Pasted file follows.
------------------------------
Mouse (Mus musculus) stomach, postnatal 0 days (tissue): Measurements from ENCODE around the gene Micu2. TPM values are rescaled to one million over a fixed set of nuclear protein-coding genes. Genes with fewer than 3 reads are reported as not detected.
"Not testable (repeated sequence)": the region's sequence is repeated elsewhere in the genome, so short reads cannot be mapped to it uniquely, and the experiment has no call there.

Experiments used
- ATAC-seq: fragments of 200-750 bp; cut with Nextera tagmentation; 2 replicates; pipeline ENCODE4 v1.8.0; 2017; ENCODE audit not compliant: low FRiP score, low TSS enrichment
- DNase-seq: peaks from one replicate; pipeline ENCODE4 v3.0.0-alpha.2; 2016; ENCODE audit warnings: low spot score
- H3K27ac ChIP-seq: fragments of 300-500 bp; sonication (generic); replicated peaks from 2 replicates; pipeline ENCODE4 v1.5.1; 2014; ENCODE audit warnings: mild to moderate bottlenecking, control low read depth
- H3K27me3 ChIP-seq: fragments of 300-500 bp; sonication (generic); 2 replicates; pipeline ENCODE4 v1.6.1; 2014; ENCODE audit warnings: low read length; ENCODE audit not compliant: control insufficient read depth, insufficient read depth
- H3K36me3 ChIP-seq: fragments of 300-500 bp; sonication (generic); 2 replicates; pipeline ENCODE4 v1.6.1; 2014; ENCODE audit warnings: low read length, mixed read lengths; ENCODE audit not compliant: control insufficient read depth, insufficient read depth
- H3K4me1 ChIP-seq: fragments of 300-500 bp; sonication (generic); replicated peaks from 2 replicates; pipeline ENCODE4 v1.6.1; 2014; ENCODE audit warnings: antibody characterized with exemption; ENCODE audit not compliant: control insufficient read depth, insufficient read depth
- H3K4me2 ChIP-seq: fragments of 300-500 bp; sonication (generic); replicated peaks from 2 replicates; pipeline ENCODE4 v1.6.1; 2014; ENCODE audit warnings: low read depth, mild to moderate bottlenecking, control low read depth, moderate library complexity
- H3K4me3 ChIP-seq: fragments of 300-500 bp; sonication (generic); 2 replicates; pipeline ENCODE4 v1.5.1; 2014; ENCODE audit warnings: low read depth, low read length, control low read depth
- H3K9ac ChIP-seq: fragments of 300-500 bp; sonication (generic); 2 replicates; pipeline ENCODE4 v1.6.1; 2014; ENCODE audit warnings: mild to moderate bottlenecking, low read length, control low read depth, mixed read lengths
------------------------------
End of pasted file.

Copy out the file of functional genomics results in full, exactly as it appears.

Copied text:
Mouse (Mus musculus) stomach, postnatal 0 days (tissue): Measurements from ENCODE around the gene Micu2. TPM values are rescaled to one million over a fixed set of nuclear protein-coding genes. Genes with fewer than 3 reads are reported as not detected.
"Not testable (repeated sequence)": the region's sequence is repeated elsewhere in the genome, so short reads cannot be mapped to it uniquely, and the experiment has no call there.

Experiments used
- ATAC-seq: fragments of 200-750 bp; cut with Nextera tagmentation; 2 replicates; pipeline ENCODE4 v1.8.0; 2017; ENCODE audit not compliant: low FRiP score, low TSS enrichment
- DNase-seq: peaks from one replicate; pipeline ENCODE4 v3.0.0-alpha.2; 2016; ENCODE audit warnings: low spot score
- H3K27ac ChIP-seq: fragments of 300-500 bp; sonication (generic); replicated peaks from 2 replicates; pipeline ENCODE4 v1.5.1; 2014; ENCODE audit warnings: mild to moderate bottlenecking, control low read depth
- H3K27me3 ChIP-seq: fragments of 300-500 bp; sonication (generic); 2 replicates; pipeline ENCODE4 v1.6.1; 2014; ENCODE audit warnings: low read length; ENCODE audit not compliant: control insufficient read depth, insufficient read depth
- H3K36me3 ChIP-seq: fragments of 300-500 bp; sonication (generic); 2 replicates; pipeline ENCODE4 v1.6.1; 2014; ENCODE audit warnings: low read length, mixed read lengths; ENCODE audit not compliant: control insufficient read depth, insufficient read depth
- H3K4me1 ChIP-seq: fragments of 300-500 bp; sonication (generic); replicated peaks from 2 replicates; pipeline ENCODE4 v1.6.1; 2014; ENCODE audit warnings: antibody characterized with exemption; ENCODE audit not compliant: control insufficient read depth, insufficient read depth
- H3K4me2 ChIP-seq: fragments of 300-500 bp; sonication (generic); replicated peaks from 2 replicates; pipeline ENCODE4 v1.6.1; 2014; ENCODE audit warnings: low read depth, mild to moderate bottlenecking, control low read depth, moderate library complexity
- H3K4me3 ChIP-seq: fragments of 300-500 bp; sonication (generic); 2 replicates; pipeline ENCODE4 v1.5.1; 2014; ENCODE audit warnings: low read depth, low read length, control low read depth
- H3K9ac ChIP-seq: fragments of 300-500 bp; sonication (generic); 2 replicates; pipeline ENCODE4 v1.6.1; 2014; ENCODE audit warnings: mild to moderate bottlenecking, low read length, control low read depth, mixed read lengths